‘Dark Genome’ offers clues to treatment of Schizophrenia and bipolar disorder

The study opens up huge potential for new druggable targets.

Follow us onFollow Tech Explorist on Google News

Both Schizophrenia and bipolar disorder are mental disorders that are hard to diagnose and treat. These disorders arise from a combination of environmental and genetic factors.

The sections of our DNA known as genes have provided very few clues about their causes, despite being some of the most heritable mental disorders.

Scientists from Cambridge University set out to explore the dark genome and found several “hotspots” that contain code that produces proteins linked to Schizophrenia and bipolar disorder. These hotspots may have evolved because they have beneficial functions in human development. Their disruption by environmental factors leads to susceptibility to or development of, Schizophrenia or bipolar disorder.

Dr. Sudhakaran Prabakaran, who was based in the University of Cambridge’s Department of Genetics, said, “By scanning through the entire genome, we’ve found regions, not classed as genes in the traditional sense, which create proteins that appear to be associated with schizophrenia and bipolar disorder.”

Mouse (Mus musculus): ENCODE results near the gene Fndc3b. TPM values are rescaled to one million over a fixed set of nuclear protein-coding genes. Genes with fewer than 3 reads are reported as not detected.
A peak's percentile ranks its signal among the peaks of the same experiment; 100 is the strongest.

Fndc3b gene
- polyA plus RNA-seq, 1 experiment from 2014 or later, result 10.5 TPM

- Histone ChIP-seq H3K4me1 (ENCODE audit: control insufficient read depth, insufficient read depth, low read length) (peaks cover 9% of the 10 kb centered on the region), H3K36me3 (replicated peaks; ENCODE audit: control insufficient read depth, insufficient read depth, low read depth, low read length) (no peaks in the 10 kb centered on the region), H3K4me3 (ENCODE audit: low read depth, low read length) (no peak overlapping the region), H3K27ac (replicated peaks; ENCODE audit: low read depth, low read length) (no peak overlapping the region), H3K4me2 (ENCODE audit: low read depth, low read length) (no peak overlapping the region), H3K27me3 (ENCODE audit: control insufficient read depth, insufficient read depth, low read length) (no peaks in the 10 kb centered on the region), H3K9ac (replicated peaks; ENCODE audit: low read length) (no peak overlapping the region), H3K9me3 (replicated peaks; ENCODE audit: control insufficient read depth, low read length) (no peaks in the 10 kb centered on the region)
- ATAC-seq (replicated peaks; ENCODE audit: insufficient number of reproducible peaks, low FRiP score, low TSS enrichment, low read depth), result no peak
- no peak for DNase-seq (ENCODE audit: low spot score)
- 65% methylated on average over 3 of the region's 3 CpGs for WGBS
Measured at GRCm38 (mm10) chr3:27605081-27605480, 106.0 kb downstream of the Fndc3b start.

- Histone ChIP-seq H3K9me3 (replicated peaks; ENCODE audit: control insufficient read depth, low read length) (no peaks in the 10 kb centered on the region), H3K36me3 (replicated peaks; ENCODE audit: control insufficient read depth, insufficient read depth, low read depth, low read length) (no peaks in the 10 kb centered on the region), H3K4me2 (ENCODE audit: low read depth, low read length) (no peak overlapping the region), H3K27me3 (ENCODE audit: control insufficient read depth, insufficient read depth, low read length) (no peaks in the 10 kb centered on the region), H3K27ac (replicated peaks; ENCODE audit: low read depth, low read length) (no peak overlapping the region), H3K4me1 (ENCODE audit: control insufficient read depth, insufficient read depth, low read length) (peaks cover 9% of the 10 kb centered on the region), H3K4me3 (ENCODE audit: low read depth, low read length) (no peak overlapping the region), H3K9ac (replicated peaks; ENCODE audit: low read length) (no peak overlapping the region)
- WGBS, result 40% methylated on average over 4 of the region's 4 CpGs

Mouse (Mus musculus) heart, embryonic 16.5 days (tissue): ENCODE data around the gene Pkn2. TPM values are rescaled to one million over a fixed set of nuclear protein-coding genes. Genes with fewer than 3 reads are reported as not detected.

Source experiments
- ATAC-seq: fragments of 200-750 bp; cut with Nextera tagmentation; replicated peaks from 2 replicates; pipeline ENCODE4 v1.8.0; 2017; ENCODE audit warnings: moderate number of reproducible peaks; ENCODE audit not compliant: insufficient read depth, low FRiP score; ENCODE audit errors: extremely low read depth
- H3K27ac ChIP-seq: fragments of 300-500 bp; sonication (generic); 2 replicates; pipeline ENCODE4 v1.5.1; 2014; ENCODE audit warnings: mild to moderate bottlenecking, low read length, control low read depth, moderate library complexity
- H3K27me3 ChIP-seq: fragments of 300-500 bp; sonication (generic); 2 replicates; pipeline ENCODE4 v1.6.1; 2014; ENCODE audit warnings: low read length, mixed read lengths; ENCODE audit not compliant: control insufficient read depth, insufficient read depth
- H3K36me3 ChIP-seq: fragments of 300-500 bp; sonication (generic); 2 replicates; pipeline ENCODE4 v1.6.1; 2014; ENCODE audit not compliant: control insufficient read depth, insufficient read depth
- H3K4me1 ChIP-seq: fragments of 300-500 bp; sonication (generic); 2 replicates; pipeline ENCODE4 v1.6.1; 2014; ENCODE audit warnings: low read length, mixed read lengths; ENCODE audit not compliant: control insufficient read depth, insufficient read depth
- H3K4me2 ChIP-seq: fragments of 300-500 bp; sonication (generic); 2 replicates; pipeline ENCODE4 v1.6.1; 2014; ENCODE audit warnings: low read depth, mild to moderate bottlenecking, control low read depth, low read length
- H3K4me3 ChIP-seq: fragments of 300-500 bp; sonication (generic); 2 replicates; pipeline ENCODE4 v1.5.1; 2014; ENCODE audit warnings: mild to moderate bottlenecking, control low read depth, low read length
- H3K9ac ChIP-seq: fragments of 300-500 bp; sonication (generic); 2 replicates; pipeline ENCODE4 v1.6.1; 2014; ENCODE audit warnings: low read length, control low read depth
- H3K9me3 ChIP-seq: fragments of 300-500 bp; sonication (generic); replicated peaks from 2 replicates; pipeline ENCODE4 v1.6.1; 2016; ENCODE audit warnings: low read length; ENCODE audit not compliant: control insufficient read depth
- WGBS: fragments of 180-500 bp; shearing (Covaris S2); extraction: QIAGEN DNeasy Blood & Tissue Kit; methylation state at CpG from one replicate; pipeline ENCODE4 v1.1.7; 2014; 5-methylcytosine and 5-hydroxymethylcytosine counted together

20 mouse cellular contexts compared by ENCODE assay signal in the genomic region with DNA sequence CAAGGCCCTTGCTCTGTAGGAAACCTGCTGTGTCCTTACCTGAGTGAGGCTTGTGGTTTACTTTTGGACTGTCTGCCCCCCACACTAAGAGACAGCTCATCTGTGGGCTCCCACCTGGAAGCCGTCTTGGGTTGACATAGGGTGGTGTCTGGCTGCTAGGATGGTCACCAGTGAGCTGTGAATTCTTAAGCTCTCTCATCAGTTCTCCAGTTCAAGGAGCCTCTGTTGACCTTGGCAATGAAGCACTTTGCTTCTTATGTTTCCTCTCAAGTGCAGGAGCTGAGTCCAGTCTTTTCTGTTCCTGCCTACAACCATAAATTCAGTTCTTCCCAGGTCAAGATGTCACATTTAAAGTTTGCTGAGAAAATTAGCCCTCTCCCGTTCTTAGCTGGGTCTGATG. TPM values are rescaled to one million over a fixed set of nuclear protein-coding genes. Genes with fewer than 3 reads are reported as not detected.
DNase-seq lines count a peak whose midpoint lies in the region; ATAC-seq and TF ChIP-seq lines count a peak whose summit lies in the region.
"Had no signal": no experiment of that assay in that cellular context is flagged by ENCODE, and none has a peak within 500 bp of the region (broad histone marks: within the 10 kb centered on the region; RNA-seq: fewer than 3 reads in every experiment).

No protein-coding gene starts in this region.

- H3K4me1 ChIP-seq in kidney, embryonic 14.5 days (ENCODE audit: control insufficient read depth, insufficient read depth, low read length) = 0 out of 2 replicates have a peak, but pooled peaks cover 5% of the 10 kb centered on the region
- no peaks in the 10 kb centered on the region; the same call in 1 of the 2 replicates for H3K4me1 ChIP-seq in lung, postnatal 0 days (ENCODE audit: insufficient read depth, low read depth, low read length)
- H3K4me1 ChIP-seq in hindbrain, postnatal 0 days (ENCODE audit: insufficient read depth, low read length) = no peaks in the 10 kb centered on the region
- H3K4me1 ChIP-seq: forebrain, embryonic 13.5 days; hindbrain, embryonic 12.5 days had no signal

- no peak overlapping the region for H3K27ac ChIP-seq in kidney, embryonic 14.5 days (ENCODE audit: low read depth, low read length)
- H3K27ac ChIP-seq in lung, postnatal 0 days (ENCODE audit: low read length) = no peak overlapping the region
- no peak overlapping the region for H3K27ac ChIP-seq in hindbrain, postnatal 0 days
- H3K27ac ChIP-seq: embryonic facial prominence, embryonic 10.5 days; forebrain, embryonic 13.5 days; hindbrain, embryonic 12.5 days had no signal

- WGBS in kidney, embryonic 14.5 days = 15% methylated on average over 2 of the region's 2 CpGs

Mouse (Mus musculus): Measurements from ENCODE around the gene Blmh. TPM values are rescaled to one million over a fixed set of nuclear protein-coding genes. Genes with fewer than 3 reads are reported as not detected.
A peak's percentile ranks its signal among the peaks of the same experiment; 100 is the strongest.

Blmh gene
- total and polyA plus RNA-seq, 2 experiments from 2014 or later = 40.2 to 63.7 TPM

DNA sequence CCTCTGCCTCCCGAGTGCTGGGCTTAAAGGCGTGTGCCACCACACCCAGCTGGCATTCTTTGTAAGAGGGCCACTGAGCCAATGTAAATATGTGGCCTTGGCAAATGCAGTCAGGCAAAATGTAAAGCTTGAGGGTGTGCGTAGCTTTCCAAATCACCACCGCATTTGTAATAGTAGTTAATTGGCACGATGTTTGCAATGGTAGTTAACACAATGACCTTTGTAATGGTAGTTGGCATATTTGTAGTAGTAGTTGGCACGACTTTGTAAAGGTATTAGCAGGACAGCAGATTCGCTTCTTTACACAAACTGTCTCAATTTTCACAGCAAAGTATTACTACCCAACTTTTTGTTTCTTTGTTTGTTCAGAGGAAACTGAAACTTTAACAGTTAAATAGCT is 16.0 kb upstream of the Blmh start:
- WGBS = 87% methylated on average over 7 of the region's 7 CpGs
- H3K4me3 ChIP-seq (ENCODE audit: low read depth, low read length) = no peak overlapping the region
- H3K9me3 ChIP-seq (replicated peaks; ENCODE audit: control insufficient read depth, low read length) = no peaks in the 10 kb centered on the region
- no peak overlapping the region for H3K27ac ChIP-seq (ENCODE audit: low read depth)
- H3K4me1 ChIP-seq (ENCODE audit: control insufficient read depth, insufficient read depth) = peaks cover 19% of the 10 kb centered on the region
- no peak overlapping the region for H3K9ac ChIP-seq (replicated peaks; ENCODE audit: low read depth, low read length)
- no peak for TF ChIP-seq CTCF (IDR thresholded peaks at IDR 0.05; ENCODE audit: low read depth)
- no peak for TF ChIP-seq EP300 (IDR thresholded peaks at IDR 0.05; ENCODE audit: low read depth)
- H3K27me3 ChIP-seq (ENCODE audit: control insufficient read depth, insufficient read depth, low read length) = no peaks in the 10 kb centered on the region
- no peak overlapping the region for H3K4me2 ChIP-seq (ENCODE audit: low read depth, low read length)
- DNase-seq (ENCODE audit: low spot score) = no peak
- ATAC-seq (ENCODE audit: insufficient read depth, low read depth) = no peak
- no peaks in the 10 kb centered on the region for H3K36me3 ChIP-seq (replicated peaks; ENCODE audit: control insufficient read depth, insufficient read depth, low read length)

“This opens up huge potential for new druggable targets. It’s really exciting because nobody has ever looked beyond the genes for clues to understanding and treating these conditions before.”

According to scientists, these genomic components of Schizophrenia and bipolar disorder are specific to humans. However, scientists did not find the newly discovered regions in the genomes of other vertebrates. It means the regions evolved quickly in humans with cognitive abilities.

Chaitanya Brady, a researcher in the University of Cambridge’s Department of Genetics, said, “The traditional definition of a gene is too conservative, and it has diverted scientists away from exploring the function of the rest of the genome.”

“When we look outside the regions of DNA classed as genes, we see that the entire human genome can make proteins, not just the genes. We’ve found new proteins that are involved in biological processes and are dysfunctional in disorders like schizophrenia and bipolar disorder.”

Most currently available drugs are designed to target proteins coded by genes. The new finding helps to explain why Schizophrenia and bipolar disorder are heritable conditions and could provide new targets for future treatments.

Journal Reference:

  1. Brady, C. et al.: ‘Novel open reading frames in human accelerated regions and transposable elements reveal new leads to understand schizophrenia and bipolar disorder’, Molecular Psychiatry, December 2021. DOI: 10.1038/s41380-021-01405-6